Figure 1: This is a Protein Data Bank (PDB) image of 1N0Q - 3ANK: a designed ankyrin repeat protein with three identical consensus repeats (secondary structure)
Source: RCSB Protein Data Bank. RCSB Protein Data Bank [Internet]. [modified 2011 Jan 25; cited 2011 Jan 31]. 3ANK: A designed ankyrin repeat protein with three identical consensus repeats. Available from: (Permission pending)

The ANK3 gene, located on chromosome 10q21, encodes the protein Ankyrin-3 (ANK-3), part of the ankyrin family (3). Ankyrins are said to connect the integral membrane proteins to the underlying spectrin-actin cytoskeleton and they participate substantially in cell motility, activation, proliferation, contact, and the maintenance of specialized membrane domains3. The basic structure of an ankyrin protein consists of  three main substructures (3). These include an amino-terminal domain containing multiple ankyrin repeats, a central region with a highly conserved spectrin binding domain, and a carboxy-terminal regulatory domain which is the least conserved and subject to variation (3). Different isoforms of ankyrin, caused by alternative splicing, are expressed in other tissues and express affinities for different target proteins (3). The protein encoded by the ANK3 gene is the gene product from ankyrins 1 and 2, from which it is immunologically distinct (3). Researchers first located the gene at the axonal initial segment and nodes of Ranvier neurons in the central and peripheral nervous systems (3). By analyzing deletions of the protein, researchers found that it is necessary for the grouping of voltage-gated sodium channels at axon initial segments as well as for normal action potential firing (3).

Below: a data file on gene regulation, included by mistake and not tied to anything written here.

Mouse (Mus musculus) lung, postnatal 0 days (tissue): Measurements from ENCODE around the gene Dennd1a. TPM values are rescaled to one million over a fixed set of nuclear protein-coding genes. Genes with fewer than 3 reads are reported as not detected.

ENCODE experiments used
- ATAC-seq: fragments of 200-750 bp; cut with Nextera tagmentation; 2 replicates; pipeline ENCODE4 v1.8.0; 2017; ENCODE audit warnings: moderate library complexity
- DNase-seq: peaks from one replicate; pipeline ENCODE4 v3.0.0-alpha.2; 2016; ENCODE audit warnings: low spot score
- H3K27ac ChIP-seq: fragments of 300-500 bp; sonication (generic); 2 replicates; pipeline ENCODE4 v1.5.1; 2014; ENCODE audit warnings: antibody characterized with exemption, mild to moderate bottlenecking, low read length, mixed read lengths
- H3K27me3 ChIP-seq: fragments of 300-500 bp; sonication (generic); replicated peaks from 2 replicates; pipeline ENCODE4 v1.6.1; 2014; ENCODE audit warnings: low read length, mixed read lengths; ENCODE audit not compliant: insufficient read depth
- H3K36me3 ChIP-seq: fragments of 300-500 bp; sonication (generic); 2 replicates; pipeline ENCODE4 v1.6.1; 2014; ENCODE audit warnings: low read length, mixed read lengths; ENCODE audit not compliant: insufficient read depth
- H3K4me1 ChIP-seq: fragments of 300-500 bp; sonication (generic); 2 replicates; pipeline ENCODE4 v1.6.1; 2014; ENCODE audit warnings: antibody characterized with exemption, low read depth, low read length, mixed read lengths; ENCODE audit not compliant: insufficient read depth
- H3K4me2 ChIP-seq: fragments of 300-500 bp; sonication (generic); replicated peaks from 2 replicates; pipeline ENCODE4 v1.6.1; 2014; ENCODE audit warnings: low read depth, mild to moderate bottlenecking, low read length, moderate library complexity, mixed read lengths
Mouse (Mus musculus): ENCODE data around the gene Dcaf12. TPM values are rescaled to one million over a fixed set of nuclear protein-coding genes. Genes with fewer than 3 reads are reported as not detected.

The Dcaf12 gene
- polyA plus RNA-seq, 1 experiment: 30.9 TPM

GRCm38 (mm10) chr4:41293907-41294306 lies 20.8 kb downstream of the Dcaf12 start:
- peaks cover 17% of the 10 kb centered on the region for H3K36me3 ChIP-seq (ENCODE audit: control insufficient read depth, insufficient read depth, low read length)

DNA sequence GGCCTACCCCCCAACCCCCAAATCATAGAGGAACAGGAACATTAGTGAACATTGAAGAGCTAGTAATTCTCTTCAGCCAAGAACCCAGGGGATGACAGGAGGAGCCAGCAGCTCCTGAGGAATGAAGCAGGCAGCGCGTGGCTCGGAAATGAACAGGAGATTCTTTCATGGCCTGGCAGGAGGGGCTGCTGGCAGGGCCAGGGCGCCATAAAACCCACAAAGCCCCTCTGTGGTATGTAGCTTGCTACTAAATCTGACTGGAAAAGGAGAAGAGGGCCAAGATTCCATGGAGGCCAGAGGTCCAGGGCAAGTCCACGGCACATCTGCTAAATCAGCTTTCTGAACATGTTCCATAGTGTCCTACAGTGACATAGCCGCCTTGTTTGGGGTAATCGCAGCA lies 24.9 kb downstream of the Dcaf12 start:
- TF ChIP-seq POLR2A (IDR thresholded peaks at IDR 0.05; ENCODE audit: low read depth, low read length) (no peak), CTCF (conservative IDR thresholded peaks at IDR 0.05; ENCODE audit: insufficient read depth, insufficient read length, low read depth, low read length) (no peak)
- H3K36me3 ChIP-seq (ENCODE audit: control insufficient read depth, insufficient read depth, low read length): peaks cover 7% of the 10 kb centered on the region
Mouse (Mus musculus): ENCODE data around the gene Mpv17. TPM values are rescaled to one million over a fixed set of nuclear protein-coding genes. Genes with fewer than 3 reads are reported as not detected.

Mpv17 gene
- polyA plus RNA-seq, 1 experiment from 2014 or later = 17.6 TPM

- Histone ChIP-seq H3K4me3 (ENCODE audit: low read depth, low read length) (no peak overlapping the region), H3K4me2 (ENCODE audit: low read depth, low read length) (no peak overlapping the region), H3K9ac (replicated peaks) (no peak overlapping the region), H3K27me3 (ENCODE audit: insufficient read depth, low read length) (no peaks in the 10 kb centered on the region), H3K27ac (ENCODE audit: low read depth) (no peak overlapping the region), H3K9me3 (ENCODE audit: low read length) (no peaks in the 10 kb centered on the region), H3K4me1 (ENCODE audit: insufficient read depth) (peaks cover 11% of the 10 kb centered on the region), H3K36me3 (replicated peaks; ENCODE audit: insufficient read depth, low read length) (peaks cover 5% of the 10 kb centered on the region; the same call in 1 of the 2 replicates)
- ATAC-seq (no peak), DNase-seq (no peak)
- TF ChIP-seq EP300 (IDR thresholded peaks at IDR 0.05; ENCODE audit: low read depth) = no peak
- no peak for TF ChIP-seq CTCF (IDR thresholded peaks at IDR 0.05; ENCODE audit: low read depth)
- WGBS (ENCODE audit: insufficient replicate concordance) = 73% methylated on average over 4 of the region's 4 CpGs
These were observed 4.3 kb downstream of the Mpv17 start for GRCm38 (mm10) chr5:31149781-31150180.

Figure 2: This is a Protein Data Bank (PDB) image of 2BE6 - 2.0 A crystal structure of the CaV1.2 IQ domain-Ca/CaM complex (secondary structure)
Source: RCSB Protein Data Bank. RCSB Protein Data Bank [Internet]. [modified 2011 Jan 25; cited 2011 Jan 31]. 2.0 A crystal structure of the CaV1.2IQ domain-Ca/CaM complex. Available from: (Permission pending)

The CACNA1C gene, located on chromosome 12p13, encodes an L-type, alpha-1 subunit of a voltage-dependent calcium channel (Cav1.2) (4). Calcium channels mediate the influx of calcium ions into the cell upon membrane polarization (4). Cav1.2 is made up of 24 transmembrane segments and forms the pore through which ions pass into the cell (4).



1. Ferreira MAR, O’Donovan MC, Meng YA, Jones IR, Ruderfer DM, Jones L, Fan J, Kirov G, Perlis RH, Green EK, et al. Collaborative genome-wide association analysis supports a role for ANK3 and CACNA1C in bipolar disorder. PubMed [Internet]. 2009 Jun 30 [cited 2011 Jan 23]; [1056-1058]. Available from:

2. Kua E, Reder M, Grossel MJ. 2004. "Science in the News: A Study of Reporting Genomics." Public Understanding of Science. 13: 309–322.

3. National Center for Biotechnology Information. ANK3 ankyrin 3, node of Ranvier (ankyrin G) [Homo sapiens]. Genes and mapped phenotypes [Internet]. 2011 Jan 11 [cited 2011 Jan 30]. Available from:

4. National Center for Biotechnology Information. CACNA1C calcium channel, voltage-dependent, L type, alpha 1C subunit [Homo sapiens]. Genes and mapped phenotypes [Internet]. 2011 Jan 11 [cited 2011 Jan 30]. Available from:

5. National Institute of Mental Health. [Internet]. Bethesda (MD): Bipolar Disorder; [modified 2010 Aug 31; cited 2011 Jan 23]. Available from:

6. UniProtKB. Ankyrin-3-Homo sapiens (Human) [Internet]. [modified 2011 Jan 11; cited 2011 Jan 23]. Available from:

7. Wade N. Gene hunt hints at cause of Bipolar Disorder. The New York Times [Internet]. 2008 Aug 18 [cited 2011 Jan 23]; [1]. Available from: